When the Fox network aired "Freedomfest: Nelson Mandela's 70th Birthday Celebration" (1988), Connolly was a virtual unknown in the United States. But his performance caught the attention of producers, who brought him to the States in 1990 to appear in "Whoopi Goldberg and Billy Connolly in Performance," a special produced at the Brooklyn Academy of Music. Connolly was subsequently cast in a television adaptation of the film "Dead Poets Society" (1989). But when the pilot went unsold, he was instead cast as a teacher on the ABC sitcom "Head of the Class" after Howard Hesseman left the series. In an interesting cultural twist, Connolly - who was initially an outcast among educated British comedians because of his working-class status - was brought on the show to play an Oxford-educated teacher able to handle genius-level students. The show lasted another season to diminishing ratings amid complaints that Connolly's accent was too thick for American ears. Undaunted, Connolly relocated his family to Los Angeles, intent on breaking into the U.S. market. He headlined his own HBO special "Billy Connolly: Pale Blue Scottish Person" (1991) and followed with the short-lived ABC sitcom "Billy" (1991-92), again playing a teacher - this time, a college instructor who marries a student (Mary Springer) to remain in America.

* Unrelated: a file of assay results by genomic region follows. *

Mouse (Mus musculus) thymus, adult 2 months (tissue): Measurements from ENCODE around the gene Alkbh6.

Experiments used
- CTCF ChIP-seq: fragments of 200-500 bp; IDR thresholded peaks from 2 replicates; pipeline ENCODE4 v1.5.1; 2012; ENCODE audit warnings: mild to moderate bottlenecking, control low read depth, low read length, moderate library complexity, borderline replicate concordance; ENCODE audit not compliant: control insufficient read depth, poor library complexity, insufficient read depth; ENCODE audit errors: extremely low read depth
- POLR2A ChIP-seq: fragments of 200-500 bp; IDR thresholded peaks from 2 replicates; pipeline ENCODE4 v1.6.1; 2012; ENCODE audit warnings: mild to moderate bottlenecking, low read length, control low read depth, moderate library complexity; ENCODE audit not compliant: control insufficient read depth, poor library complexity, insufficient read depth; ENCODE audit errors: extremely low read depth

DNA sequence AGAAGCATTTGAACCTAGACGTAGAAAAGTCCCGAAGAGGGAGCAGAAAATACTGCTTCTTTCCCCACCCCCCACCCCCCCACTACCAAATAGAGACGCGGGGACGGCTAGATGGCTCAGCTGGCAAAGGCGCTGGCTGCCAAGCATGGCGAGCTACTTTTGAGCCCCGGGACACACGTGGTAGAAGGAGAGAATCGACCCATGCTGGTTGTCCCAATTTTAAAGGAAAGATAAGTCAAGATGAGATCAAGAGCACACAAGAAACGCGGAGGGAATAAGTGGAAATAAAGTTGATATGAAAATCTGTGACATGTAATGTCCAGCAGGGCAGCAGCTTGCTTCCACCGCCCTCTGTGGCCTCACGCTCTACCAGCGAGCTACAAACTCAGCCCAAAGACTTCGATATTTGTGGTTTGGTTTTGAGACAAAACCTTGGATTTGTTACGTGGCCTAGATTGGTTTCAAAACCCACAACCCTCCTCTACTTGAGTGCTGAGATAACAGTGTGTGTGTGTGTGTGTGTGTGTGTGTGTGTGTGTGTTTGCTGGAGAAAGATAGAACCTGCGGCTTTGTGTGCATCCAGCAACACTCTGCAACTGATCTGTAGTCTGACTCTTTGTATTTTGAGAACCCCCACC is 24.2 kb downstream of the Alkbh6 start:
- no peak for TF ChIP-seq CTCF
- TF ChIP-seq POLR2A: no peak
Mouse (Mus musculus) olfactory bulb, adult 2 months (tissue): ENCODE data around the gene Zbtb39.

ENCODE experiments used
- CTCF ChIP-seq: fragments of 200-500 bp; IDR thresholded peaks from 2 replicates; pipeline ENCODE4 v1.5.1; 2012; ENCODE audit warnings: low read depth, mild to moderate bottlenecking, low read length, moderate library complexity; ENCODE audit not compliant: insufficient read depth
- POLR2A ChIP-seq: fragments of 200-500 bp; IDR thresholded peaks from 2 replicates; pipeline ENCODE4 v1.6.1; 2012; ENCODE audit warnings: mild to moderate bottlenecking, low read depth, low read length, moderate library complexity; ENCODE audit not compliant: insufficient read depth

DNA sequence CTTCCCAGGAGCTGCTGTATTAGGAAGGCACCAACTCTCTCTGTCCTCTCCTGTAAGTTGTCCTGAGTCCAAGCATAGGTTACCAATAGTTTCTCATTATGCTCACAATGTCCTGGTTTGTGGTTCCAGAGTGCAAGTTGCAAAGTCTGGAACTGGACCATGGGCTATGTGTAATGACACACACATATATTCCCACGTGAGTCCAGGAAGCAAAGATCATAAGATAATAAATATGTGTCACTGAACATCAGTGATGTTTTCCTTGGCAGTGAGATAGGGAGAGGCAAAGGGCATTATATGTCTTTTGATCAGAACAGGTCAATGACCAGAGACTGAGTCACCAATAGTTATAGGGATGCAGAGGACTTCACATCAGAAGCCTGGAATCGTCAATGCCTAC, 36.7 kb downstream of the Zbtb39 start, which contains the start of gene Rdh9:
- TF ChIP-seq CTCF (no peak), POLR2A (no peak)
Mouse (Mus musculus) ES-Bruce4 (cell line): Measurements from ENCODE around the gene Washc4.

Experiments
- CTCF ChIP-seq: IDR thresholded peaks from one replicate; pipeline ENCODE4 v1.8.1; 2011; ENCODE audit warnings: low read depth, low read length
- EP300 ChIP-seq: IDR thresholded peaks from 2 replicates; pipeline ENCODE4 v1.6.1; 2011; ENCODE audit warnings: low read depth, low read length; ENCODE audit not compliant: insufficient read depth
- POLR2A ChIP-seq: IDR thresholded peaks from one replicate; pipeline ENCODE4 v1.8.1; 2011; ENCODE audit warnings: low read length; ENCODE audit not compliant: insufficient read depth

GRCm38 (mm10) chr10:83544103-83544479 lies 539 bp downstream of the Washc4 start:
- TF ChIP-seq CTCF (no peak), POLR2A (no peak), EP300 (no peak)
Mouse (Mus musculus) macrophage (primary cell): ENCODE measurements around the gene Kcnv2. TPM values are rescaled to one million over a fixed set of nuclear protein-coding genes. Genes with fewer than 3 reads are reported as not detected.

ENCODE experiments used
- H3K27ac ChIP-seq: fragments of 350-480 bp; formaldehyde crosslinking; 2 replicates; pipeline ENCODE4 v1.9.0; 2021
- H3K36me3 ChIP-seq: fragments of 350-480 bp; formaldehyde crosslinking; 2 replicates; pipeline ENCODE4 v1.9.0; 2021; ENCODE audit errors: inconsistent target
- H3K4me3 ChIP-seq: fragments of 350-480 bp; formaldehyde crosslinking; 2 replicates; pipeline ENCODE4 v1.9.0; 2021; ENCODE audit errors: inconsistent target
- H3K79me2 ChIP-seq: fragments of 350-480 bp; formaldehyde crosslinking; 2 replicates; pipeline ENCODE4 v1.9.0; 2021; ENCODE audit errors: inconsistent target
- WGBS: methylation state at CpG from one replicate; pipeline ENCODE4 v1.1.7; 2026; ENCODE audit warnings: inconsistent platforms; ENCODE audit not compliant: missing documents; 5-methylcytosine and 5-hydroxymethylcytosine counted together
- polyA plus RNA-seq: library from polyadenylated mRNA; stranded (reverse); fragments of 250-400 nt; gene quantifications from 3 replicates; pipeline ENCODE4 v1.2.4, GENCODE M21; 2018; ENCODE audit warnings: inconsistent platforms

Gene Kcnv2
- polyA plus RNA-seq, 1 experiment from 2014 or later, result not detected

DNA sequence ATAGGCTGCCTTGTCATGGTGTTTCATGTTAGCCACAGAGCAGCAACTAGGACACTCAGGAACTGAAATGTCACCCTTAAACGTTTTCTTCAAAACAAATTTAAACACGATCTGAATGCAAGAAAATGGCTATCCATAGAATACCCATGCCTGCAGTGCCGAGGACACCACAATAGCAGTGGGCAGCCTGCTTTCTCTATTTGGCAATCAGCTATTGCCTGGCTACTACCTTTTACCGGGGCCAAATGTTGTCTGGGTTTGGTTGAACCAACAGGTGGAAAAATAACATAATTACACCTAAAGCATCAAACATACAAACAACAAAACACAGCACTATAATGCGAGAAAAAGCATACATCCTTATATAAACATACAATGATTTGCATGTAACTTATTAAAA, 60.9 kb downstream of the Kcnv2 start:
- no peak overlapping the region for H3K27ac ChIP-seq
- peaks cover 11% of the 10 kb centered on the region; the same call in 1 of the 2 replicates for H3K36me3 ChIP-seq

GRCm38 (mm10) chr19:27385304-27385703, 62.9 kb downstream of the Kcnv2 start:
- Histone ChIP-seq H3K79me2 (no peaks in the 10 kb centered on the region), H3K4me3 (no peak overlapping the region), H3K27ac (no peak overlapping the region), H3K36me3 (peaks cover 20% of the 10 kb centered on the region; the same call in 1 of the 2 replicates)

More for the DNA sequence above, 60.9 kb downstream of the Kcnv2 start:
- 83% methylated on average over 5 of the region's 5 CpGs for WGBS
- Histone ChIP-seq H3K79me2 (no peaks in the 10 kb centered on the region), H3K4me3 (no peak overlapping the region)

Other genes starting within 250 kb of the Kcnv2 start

After the demise of his short-lived sitcom, Connolly broke into American films with roles in the Robert Redford/Demi Moore drama "Indecent Proposal" (1993) and in Disney's animated hit "Pocahontas" (1995). In between both films, he undertook a 40-date stand-up comedy tour of Scotland which was filmed by the BBC and aired as a six-part series "World Tour of Scotland" (1994). In 1996, the network sent Connolly to shoot "A Scot in the Arctic" (1996) and "Billy Connolly's World Tour of Australia," before he triumphed as the hunting servant who brings Queen Victoria (Judi Dench) out of her depression after the death of Prince Albert in "Her Majesty, Mrs. Brown" (1997). With the film's rave reviews on both sides of the Atlantic, Connolly had finally arrived as an actor, and had a BAFTA Award to prove it. Connolly returned to American film with a hilariously bawdy role as a horny tennis pro aboard a luxury cruise liner in Stanley Tucci's ensemble comedy "The Impostors" (1998) and relived his early years in music playing a roadie in the British comedy "Still Crazy" (1998). The comic then sold out a 59-date tour of Australia in New Zealand, as well as a solid 25-date run at London's Hammersmith Apollo Theater. He rounded out the millennium with the British thriller "The Debt Collector" (1999), then entered the next century alongside Sharon Stone in the popular European theatrical release "Beautiful Joe" (2000), playing a florist unwittingly mixed up in a mob heist.